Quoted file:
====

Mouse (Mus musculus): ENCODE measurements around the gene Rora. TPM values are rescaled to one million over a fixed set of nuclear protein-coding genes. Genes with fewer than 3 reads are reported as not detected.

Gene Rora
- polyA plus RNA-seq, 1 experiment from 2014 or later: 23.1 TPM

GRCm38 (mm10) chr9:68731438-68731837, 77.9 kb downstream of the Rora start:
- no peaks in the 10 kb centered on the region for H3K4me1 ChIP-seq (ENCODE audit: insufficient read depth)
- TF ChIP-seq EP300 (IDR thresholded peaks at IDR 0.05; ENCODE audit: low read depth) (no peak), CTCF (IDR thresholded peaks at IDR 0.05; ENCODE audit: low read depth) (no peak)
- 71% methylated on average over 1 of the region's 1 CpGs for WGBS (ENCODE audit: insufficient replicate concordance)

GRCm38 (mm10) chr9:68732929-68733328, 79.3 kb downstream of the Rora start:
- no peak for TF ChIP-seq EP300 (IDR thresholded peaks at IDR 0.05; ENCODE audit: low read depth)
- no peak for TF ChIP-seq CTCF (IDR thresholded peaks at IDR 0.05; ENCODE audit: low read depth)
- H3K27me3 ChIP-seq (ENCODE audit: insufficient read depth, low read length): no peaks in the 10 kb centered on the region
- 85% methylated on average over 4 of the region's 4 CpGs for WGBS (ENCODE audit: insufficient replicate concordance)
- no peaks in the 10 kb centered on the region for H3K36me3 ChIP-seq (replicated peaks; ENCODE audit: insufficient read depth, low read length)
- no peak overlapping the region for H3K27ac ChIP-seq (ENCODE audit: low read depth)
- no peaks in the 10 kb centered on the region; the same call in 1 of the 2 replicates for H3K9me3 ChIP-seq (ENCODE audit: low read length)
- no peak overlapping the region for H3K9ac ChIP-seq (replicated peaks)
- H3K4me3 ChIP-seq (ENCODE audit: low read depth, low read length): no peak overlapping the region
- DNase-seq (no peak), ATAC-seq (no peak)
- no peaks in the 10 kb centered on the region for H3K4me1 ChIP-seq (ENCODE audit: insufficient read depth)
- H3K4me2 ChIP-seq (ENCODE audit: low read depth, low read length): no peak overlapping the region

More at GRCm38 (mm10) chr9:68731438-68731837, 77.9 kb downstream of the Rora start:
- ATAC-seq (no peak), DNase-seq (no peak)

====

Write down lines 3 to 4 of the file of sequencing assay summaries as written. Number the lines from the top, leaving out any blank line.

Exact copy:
- polyA plus RNA-seq, 1 experiment from 2014 or later: 23.1 TPM

GRCm38 (mm10) chr9:68731438-68731837, 77.9 kb downstream of the Rora start: